Tai Chi, a complementary practice to Osteopathic Rehab
Until the 20th century, Tai Chi was exclusively practiced by martial artists in China "for its defence training, its health benefits and meditation". Nowadays, this internal martial art is practiced globally by an eclectic population, the senior community being the most active in the Western world.
For a long time, the positive effects of Tai Chi on body and mind was supported in theory only. However, during recent decades, Tai Chi has been examined from a scientific perspective giving support to its restorative nature. Documented benefits of a regular Tai Chi practice include:
Improved immune response
Increased strength, mobility, flexibility and balance
Enhanced wellbeing and quality of sleep
Tai Chi and Osteopathic Rehab
From an Osteopathic philosophy perspective, everything is in constant interaction and deeply interrelated. Thus, every structure, function and process in our body has the power to affect the others; transforming the way we feel, our posture and movement. This explains why a particular dysfunction can affect a distant region, seemingly unrelated. Manual Osteopathic interventions focus on:
Discovering the real origin of the dysfunction, avoiding to solely focus on the source of the pain area. This is the keystone of Osteopathy.
Revealing and addressing the main factors contributing to such dysfunction.
Creating the optimal conditions needed for the healing process to take place.
The last 2 points are crucial to the success of the treatment in the mid and long term. This is where disciplines such as Tai Chi become extremely useful.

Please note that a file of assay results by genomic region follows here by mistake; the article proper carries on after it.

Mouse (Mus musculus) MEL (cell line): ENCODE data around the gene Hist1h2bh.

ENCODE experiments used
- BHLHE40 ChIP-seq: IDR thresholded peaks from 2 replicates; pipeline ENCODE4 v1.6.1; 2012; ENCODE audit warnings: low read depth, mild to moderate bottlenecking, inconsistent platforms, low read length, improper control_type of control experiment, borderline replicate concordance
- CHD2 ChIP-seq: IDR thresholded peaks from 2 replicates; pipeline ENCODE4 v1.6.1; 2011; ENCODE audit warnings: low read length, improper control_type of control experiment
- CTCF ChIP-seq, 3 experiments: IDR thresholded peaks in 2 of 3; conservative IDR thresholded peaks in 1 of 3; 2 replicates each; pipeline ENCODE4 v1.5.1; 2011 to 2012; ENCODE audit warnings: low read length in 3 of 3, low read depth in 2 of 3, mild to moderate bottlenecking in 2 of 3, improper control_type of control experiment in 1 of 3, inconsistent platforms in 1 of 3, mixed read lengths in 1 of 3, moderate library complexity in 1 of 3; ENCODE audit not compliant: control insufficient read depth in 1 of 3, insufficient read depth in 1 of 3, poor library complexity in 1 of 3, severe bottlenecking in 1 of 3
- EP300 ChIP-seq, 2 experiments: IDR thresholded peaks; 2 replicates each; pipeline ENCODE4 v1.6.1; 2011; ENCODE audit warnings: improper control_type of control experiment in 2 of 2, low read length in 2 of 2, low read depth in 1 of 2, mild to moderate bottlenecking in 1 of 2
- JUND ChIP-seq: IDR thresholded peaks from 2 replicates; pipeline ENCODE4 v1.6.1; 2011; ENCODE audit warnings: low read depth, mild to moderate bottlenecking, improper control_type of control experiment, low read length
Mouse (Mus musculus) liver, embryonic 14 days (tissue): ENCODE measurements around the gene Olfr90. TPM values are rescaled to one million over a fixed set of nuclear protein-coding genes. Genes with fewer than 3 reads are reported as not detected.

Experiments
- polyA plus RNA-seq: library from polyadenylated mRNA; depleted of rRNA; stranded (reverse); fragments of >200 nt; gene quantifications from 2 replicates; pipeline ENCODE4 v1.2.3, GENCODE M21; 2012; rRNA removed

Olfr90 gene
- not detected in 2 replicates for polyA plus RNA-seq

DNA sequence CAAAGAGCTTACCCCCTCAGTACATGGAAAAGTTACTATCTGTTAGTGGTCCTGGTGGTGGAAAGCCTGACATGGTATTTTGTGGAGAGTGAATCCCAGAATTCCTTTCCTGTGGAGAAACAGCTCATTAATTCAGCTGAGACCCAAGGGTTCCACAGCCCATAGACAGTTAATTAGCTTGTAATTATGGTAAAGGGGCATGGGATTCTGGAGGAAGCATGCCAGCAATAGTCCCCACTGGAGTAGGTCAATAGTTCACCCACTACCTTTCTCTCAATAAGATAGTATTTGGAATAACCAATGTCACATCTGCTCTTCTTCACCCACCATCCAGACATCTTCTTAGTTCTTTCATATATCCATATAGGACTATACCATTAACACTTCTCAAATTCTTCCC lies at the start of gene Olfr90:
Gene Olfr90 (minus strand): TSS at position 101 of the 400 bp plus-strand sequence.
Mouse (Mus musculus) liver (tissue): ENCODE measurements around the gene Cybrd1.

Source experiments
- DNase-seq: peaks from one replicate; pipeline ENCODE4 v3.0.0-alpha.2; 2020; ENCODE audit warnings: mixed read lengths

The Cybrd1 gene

Stress Levels and Quality of Sleep
Stress and a poor quality of sleep have a detrimental effect on our health and can inhibit certain healing processes. Thus it is vital to offer our clients feasible enjoyable alternatives to help them improve their peace of mind and quality of sleep. It is well known in the Tai Chi community that its regular practice can be associated to a refined quality of sleep, an improved stress response and an enhanced feeling of peacefulness. To support this observed evidence,
"Cognitive behavioural therapy vs. Tai Chi for late life insomnia and inflammatory risk: a randomized controlled comparative efficacy trial" demonstrated that a regular Tai Chi practice was associated with improvements in sleep quality and fatigue.
"Tai Chi Chih Compared With Cognitive Behavioural Therapy [CBT-I] for the Treatment of Insomnia in Survivors of Breast Cancer: A Randomized, Partially Blinded, Non-inferiority Trial" showed that this mindful movement meditation was found to be "statistically non-inferior [as beneficial] to CBT-I, the gold standard for behavioural treatment of insomnia".
"Therapeutic Benefits of Tai Chi Exercise: Research Review" showed that Tai Chi may "lead to increased psychological well-being and sleep enhancement for sleep disturbed elderly individuals".
Rehab and the Power of Habits